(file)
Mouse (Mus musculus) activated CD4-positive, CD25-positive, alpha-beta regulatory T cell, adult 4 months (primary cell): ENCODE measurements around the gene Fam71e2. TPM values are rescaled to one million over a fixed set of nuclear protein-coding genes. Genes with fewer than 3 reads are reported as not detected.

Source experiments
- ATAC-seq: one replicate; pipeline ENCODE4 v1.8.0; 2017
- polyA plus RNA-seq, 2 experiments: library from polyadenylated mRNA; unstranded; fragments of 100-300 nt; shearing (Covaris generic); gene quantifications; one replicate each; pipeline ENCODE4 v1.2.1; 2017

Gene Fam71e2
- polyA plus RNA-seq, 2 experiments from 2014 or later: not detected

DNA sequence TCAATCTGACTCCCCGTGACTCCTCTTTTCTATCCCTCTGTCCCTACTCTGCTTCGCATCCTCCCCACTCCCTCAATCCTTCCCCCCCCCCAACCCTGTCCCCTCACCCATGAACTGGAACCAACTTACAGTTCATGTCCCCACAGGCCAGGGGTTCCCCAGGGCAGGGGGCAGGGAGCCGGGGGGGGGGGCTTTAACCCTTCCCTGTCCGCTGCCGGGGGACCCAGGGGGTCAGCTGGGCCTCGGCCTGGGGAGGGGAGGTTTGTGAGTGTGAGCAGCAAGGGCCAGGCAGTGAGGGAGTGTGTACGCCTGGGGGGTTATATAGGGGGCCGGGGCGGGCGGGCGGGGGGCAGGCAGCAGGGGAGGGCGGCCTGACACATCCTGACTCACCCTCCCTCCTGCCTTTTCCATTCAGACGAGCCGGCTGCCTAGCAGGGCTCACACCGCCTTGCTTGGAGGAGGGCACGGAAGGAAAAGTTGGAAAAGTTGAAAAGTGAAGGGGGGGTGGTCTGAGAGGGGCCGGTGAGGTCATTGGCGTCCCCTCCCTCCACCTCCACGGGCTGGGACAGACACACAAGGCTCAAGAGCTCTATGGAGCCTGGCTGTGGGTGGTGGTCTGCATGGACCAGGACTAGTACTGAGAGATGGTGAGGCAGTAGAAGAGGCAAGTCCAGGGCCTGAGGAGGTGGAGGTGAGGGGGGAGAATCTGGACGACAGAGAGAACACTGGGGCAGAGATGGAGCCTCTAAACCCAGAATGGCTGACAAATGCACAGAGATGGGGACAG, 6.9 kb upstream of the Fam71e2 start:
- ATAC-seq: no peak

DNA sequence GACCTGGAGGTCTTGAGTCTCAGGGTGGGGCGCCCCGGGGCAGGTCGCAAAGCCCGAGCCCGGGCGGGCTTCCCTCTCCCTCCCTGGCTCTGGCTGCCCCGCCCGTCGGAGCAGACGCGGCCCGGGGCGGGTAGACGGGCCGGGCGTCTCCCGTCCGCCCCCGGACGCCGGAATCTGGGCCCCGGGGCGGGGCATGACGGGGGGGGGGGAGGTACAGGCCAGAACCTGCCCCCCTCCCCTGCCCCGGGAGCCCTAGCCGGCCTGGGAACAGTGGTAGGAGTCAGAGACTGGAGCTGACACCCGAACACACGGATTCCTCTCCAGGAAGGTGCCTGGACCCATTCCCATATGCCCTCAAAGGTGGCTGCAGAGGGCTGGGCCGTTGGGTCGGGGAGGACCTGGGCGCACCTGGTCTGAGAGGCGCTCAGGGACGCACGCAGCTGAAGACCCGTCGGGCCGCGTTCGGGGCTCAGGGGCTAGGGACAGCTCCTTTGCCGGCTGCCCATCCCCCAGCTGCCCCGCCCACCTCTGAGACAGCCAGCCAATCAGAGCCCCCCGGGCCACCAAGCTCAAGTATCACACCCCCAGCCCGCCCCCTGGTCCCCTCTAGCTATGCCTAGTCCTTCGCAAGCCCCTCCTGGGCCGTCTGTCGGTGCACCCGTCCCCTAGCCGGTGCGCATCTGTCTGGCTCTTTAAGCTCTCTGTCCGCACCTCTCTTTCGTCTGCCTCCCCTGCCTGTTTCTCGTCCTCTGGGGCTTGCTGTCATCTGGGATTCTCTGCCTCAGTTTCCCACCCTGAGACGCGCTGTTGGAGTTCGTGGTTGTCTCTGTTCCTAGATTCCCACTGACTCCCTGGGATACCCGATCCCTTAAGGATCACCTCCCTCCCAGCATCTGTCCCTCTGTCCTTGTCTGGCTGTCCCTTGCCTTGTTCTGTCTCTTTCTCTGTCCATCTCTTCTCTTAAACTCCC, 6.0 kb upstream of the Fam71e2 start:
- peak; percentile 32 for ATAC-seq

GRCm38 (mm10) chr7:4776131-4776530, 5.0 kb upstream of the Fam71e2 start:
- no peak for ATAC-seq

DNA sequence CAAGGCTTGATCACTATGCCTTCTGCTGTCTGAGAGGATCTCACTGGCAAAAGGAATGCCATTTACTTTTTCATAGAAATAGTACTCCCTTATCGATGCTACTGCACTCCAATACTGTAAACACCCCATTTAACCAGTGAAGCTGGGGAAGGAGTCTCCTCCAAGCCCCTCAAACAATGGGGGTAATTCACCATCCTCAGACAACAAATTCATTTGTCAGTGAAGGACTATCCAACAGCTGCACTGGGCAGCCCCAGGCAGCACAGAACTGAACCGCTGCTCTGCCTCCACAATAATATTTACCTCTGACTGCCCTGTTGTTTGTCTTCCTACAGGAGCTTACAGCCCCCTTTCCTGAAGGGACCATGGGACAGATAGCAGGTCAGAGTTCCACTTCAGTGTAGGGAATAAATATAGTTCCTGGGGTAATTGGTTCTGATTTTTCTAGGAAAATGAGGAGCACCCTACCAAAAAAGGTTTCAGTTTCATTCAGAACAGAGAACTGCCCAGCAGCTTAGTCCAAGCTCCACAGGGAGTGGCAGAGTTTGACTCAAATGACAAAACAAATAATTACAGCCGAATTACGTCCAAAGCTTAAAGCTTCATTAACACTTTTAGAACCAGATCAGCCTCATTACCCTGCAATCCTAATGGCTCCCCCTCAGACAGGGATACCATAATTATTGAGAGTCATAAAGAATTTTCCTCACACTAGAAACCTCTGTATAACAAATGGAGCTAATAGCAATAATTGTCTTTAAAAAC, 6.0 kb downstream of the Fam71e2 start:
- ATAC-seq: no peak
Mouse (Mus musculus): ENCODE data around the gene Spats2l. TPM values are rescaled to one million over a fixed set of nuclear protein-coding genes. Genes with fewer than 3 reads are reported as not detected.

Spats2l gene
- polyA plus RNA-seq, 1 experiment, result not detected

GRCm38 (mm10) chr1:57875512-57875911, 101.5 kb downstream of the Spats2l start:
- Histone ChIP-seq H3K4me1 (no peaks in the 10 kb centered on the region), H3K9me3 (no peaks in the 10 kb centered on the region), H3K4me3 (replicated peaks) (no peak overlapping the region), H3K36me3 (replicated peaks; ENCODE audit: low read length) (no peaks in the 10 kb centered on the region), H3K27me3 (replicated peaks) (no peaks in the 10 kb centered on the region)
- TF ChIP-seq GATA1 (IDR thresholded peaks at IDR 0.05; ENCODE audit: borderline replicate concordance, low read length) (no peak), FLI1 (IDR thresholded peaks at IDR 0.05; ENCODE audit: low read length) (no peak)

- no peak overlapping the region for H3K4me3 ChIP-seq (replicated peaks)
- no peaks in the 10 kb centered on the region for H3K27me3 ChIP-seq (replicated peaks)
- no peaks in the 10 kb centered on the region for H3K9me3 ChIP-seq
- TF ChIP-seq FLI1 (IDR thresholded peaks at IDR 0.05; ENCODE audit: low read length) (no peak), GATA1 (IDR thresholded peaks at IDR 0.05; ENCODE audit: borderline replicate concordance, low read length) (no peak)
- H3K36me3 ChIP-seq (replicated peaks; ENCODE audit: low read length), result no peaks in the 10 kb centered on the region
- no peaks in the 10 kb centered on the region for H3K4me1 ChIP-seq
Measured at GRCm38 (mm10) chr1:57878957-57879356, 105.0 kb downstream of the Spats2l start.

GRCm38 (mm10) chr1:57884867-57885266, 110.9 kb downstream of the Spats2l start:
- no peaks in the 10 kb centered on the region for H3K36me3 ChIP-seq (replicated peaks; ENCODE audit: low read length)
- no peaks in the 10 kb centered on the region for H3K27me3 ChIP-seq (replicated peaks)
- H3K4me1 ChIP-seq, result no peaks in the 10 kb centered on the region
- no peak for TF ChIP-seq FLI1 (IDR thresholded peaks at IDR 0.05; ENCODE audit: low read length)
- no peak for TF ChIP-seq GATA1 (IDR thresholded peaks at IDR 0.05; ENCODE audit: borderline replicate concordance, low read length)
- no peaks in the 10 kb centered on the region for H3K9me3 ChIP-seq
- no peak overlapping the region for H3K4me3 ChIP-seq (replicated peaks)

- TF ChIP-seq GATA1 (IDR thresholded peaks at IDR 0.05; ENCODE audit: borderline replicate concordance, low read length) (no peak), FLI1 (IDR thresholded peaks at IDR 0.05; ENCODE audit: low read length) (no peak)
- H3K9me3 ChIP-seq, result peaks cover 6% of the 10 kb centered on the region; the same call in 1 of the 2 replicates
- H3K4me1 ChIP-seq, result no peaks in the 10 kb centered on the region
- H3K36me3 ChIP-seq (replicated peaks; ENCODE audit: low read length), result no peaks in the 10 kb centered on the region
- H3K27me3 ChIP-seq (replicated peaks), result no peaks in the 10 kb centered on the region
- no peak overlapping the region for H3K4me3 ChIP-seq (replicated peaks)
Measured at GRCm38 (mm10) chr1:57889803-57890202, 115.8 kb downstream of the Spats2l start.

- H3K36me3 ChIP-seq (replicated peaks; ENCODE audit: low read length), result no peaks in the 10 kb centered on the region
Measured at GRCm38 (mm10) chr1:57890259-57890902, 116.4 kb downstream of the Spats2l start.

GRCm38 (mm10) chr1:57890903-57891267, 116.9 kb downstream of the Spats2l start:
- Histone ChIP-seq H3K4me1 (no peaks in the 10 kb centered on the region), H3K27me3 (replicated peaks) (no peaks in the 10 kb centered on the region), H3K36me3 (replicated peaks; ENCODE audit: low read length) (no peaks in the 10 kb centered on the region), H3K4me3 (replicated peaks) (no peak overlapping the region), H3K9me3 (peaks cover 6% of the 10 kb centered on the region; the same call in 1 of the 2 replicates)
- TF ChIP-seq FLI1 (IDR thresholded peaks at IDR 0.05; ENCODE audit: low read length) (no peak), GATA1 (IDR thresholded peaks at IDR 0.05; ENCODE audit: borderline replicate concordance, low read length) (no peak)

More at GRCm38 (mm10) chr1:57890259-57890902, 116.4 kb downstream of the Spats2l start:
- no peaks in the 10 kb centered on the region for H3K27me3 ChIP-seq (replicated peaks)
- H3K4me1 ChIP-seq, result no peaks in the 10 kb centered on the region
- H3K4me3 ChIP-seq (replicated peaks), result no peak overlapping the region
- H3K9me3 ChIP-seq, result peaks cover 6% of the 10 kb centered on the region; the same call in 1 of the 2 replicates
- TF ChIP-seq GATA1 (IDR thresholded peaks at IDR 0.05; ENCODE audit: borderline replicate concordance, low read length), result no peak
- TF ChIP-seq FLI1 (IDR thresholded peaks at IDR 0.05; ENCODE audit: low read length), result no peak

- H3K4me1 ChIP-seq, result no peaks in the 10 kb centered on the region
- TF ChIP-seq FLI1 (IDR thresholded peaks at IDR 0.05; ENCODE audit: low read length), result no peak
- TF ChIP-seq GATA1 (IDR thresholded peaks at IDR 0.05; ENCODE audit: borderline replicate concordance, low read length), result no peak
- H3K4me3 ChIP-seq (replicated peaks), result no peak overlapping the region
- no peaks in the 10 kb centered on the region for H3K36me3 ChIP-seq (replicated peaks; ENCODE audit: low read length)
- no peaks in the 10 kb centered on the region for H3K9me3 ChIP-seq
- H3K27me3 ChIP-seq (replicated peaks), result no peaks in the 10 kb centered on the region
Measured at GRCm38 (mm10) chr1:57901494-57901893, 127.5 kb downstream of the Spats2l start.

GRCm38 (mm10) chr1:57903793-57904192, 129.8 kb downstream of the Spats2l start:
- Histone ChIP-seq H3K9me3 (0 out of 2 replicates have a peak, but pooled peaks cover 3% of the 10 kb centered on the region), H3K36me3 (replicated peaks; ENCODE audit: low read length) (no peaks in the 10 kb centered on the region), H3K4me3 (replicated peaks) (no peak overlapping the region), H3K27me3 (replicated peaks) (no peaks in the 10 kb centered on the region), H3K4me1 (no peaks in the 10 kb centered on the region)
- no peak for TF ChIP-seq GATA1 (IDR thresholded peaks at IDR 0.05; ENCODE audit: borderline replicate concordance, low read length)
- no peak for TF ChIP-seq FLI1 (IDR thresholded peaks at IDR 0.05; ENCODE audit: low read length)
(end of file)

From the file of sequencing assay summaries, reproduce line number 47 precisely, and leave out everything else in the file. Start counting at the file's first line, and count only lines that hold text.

- TF ChIP-seq FLI1 (IDR thresholded peaks at IDR 0.05; ENCODE audit: low read length) (no peak), GATA1 (IDR thresholded peaks at IDR 0.05; ENCODE audit: borderline replicate concordance, low read length) (no peak)